Sunday, October 29, 2006

It Was Thirty Years Ago Today

October 29, 1976: The Evel Knievel Spectacular stormed into the new Seattle Kingdome. My dad took me (and he also took the photos below). I was seven.

A year earlier, after Evel made his longest-ever jump by clearing 14 Greyhound buses outside Cincinnati, he announced he would no longer push himself any further. He wasn't kidding. In Seattle, the 38-year-old would attempt to jump only seven Greyhounds -- just half of that record distance. Even then, atop the last two buses sat a flat safety deck extending in from the landing ramp. Regardless, this jump was billed as an “attempt to set a world’s indoor record bus jump” -- not an exactly daunting challenge, as no “record” of this sort had ever existed before. Like, jumping one bus inside a barn would've sealed the deal.

In any case, before Evel's jump, the two-and-a-half hour show featured a bunch of other stuff, such as cars T-boning each other and a guy doing snowmobile tricks -- sans snow -- on the concrete floor. A "parade of all of Evel’s stunt cycles and vehicles" featured the the SkyCycle rocket that, two years earlier, Evel rode to the bottom of the Snake River Canyon.

Frank Gifford was on hand to call the action for ABC's Wide World of Sports, which aired the segment the next day (but not in Seattle, where the jump was blacked out because Evel would be jumping again that night). Gifford, wearing his mustard-colored network blazer and smoking a cigarette, looked bored. During a lull he walked over to chat with fans in the front row, including my dad and me.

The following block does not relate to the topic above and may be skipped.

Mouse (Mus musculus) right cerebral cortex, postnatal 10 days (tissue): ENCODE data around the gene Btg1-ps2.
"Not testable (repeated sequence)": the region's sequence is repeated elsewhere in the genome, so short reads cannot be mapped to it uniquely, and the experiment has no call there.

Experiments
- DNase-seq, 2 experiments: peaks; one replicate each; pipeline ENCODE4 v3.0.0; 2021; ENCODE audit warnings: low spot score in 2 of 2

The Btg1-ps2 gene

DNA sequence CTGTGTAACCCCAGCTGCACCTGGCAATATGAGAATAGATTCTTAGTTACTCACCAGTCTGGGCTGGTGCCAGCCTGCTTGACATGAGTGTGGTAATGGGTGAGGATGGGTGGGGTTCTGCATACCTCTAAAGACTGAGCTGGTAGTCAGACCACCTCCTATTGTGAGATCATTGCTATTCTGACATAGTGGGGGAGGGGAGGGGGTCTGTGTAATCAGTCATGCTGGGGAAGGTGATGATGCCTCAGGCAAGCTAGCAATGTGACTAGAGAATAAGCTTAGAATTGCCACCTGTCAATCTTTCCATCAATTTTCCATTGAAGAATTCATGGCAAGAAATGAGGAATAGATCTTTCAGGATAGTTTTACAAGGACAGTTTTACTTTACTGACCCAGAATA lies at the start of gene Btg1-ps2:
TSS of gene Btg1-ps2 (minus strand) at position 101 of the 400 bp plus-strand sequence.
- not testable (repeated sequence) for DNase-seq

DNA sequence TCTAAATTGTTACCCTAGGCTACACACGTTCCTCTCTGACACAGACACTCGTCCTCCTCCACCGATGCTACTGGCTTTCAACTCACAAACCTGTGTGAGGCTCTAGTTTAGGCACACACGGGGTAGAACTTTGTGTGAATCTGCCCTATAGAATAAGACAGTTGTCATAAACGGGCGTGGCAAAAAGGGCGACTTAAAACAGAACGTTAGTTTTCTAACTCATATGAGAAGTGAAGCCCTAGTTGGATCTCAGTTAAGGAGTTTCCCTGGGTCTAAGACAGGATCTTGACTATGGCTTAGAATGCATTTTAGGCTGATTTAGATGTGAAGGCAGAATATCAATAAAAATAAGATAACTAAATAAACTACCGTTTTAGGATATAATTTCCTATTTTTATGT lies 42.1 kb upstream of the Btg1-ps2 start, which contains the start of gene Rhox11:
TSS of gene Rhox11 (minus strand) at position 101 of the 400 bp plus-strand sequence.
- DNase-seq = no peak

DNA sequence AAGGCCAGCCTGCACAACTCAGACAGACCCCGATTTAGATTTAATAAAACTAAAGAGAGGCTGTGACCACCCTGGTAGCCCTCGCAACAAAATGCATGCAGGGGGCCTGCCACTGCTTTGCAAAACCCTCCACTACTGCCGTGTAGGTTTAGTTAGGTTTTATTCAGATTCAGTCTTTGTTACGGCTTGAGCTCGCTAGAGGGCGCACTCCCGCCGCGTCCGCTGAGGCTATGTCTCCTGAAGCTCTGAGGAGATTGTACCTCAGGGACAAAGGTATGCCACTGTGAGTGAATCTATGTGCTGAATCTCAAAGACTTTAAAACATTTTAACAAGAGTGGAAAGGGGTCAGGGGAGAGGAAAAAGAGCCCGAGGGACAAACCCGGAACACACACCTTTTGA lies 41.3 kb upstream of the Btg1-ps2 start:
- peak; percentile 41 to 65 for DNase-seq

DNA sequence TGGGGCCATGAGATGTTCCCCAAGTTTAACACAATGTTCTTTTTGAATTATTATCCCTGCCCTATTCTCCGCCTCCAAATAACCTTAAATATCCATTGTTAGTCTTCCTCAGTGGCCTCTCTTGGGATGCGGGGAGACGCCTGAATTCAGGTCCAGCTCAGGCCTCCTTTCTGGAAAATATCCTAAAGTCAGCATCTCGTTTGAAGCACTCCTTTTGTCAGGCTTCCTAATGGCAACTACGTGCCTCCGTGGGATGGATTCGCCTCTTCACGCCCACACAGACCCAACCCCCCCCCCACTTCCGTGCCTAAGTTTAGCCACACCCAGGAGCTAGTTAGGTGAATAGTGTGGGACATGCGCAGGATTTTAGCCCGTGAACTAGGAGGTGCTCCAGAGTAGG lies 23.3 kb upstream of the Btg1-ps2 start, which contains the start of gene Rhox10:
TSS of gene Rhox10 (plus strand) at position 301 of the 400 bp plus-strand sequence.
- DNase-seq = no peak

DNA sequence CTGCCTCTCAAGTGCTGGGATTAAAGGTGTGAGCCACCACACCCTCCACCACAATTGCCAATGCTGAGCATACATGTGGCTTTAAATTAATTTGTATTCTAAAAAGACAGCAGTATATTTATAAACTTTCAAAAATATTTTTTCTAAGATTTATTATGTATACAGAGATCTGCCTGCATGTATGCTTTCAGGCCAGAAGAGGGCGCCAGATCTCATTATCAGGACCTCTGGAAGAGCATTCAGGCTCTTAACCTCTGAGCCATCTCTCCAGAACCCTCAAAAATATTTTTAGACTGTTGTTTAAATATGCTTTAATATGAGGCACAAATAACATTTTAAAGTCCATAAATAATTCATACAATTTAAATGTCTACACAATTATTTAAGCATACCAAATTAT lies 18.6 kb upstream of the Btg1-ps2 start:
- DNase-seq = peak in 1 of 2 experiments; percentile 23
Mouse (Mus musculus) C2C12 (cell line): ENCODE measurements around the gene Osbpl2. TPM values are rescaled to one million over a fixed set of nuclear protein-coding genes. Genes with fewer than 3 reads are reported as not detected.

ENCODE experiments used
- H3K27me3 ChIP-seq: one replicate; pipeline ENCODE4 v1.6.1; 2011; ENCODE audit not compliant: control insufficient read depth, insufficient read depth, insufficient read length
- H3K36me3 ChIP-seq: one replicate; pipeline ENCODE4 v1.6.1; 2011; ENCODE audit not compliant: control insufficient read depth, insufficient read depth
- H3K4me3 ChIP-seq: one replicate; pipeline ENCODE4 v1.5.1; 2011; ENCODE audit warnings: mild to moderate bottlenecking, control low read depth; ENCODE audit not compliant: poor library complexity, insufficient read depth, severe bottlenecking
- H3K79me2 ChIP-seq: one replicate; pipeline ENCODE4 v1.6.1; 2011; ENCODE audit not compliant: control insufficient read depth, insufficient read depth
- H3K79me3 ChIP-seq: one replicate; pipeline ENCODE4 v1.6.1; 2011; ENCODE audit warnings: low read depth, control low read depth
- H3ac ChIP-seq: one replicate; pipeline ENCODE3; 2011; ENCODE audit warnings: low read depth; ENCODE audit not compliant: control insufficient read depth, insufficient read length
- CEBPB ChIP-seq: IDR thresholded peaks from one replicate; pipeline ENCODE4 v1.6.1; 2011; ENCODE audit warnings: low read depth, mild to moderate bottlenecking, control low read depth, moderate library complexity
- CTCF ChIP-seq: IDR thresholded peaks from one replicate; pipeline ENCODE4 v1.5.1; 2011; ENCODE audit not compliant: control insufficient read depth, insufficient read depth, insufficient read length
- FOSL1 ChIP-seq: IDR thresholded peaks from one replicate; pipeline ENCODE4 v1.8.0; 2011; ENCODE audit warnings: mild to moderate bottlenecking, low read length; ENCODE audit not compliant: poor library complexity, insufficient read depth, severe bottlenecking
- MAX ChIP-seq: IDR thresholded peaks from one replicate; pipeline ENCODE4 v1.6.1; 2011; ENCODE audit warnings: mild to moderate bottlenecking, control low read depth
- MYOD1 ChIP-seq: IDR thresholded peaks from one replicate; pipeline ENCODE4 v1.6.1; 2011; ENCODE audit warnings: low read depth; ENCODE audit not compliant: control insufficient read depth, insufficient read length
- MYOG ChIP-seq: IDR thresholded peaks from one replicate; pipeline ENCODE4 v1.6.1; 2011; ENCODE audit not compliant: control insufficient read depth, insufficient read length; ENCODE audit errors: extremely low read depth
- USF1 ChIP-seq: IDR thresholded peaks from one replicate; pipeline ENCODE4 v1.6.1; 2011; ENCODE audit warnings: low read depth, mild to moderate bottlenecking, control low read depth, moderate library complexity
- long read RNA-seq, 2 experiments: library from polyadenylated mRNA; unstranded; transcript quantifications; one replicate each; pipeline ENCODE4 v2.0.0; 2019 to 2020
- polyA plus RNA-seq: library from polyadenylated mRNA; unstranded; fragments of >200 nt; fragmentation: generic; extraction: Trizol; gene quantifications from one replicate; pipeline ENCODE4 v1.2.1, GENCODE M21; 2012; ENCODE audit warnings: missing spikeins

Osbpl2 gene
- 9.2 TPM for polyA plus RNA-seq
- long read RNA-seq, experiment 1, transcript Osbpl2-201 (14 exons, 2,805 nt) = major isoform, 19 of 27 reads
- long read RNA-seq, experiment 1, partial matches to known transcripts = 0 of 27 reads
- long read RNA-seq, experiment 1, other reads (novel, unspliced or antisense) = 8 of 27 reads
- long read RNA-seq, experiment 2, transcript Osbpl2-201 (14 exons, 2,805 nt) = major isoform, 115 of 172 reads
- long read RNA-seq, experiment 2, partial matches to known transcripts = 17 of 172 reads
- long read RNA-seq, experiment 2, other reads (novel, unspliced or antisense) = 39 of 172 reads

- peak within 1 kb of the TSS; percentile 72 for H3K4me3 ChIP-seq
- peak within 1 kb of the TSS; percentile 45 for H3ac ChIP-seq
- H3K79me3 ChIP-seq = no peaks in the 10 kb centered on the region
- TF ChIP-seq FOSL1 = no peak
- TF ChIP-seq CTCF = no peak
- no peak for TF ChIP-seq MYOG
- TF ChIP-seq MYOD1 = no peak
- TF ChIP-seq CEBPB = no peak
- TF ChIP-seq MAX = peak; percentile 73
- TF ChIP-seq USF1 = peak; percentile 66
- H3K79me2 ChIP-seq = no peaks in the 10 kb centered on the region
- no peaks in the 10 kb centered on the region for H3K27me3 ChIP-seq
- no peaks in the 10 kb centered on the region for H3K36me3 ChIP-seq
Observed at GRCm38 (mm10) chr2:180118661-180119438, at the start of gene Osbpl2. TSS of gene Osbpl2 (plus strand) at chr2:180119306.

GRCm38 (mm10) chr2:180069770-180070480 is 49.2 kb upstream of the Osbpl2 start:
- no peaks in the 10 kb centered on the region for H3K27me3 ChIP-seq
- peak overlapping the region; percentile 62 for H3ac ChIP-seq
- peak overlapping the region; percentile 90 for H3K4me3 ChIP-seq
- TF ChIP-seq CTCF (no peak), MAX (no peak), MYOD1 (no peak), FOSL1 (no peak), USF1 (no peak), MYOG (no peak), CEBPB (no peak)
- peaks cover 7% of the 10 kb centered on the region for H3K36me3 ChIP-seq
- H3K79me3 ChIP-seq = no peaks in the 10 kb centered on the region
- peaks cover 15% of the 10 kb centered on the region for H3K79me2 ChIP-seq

But there weren't many fans to begin with. At best, the 64,000-seat Kingdome was roughly a quarter full (the Seattle Times put the attendance at 16,500; Seattle P-I went with 10,000). Either way, on TV the cavernous Kingdome appeared empty.

After the emcee interviewed the bus drivers and the jumbo video screen showed old Evel footage, Evel himself roared out on a wheelie. Dressed in his navy blue leathers, he then introduced his 14-year-old son Robbie, who twice jumped over five compact cars. Then father and son performed some synchronized wheelies.

Evel sailed over the buses fairly routinely, though his airborne cycle's front end dipped slightly downward. Afterwards he addressed the audience, almost apologetically: “You saw the motorcycle nosedive. I really didn’t do it right... Even me, after jumping for 12 years, I even make mistakes, still now.”

We did finally get to see the jump on TV a week or two later. While most of Evel’s appearances on Wide World provided either the “thrill of victory” or the “agony of defeat,” this performance did neither. Not only did Evel's Seattle jump wind up as the last of his 17 WWOS appearances, but it was also his final performance on the network.

And the reviews were harsh. An unnamed P-I sportswriter wrote that Evel was "dressed like some sort of patriotic Batman," and further commented on the show: "There are more thrills to be had watching a moth circle a lamp on a Saturday night... Knievel did his best to save a show that for most of the night droned off into tedium... Had all the suspense of opening a fortune cookie.”

But I didn't care. I got to see Evel, and that was plenty. I still have the program.


At 9:57 AM, October 31, 2006 , Blogger Lamestain HQ said...

Great post! I especially love the photo of the mostly empty Kingdome.

At 12:23 AM, January 24, 2009 , Anonymous Anonymous said...

The snowmobile jumper is Terry Star he is my uncle he still holds a few records himself he was also on thats incredible for racing a hrdroplane for a water speed record


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